Case 2

A term, 3500 g male baby delivered by vaginal delivery with normal perinatal transition, presented on day 1 with a small erythematous lesion over toes of both lower limb that progressed over time into a bullous lesion and later turned blackish and progressed up to knees. Examination revealed gangrene involving all toes and lateral aspect of ankle of left foot (Fig. 2A), right foot, and leg up to knee joint (medially) (Fig. 2B) as well as left thigh and left scrotum. Bilateral femoral, popliteal, and dorsalis pedis arteries were palpable, and systemic examination was normal. Investigations are mentioned in Table 1. He was started on broad-spectrum antibiotics and subcutaneous LMWH. There was no progression of the lesions and subsequently was discharged after 11 days. In follow-up after 2 months, there was auto-amputation of all toes of left foot and (Fig. 2C) scar mark over right foot and leg medially (Fig. 2D). The LMWH was given for 3 months.

Figs 1A and B: (A) Gangrene involving all toes and lateral aspect of left foot; (B) Auto-amputation of all toes of left foot in follow-up

Table 1: Investigation details in two neonates with peripheral gangrene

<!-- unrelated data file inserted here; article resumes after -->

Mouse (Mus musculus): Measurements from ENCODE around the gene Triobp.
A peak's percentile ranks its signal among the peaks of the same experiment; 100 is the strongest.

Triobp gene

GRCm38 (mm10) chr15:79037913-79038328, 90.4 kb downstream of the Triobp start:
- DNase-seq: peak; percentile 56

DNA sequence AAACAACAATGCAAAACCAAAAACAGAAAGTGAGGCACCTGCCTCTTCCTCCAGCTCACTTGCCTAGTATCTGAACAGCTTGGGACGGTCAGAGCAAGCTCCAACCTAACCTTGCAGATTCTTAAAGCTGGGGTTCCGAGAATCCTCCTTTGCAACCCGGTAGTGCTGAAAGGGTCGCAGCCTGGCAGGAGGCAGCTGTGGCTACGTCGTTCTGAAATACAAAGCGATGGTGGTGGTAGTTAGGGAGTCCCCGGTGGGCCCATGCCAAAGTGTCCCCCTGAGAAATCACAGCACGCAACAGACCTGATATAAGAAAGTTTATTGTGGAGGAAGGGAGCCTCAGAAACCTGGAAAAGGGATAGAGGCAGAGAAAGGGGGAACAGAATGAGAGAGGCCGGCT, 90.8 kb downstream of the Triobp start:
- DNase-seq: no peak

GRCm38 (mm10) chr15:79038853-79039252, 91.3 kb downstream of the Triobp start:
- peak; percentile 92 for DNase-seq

InvestigationsCase 1Case 2
Hemoglobin (g%)2113
Total leukocyte count (per mm3)13,00034,700
Platelet count (per mm3)300,000390,000
Serum sodium (mEq/L)132139
Serum potassium (mEq/L)5.85.3
Urea (mg%)5418
Creatinine (mg%)0.20.4
Prothrombin time (seconds)1612
Prothrombin index (%)88100
International normalized ratio1.11.2
Activated partial thromboplastin time (seconds)4739
Fibrinogen (mg/dL) (Normal: 150–400 mg/dL)167
D-dimer (ng/mL) (Normal: <500 ng/mL)4773577
Procalcitonin (ng/mL) (Normal: <0.15 ng/mL)0.2
Blood cultureSterileSterile
USG DopplerNormal blood flow in left femoro-popliteal vesselsNormal blood flow in bilateral femoro-popliteal vessels
Antinuclear antibodies (ANA)NegativeNegative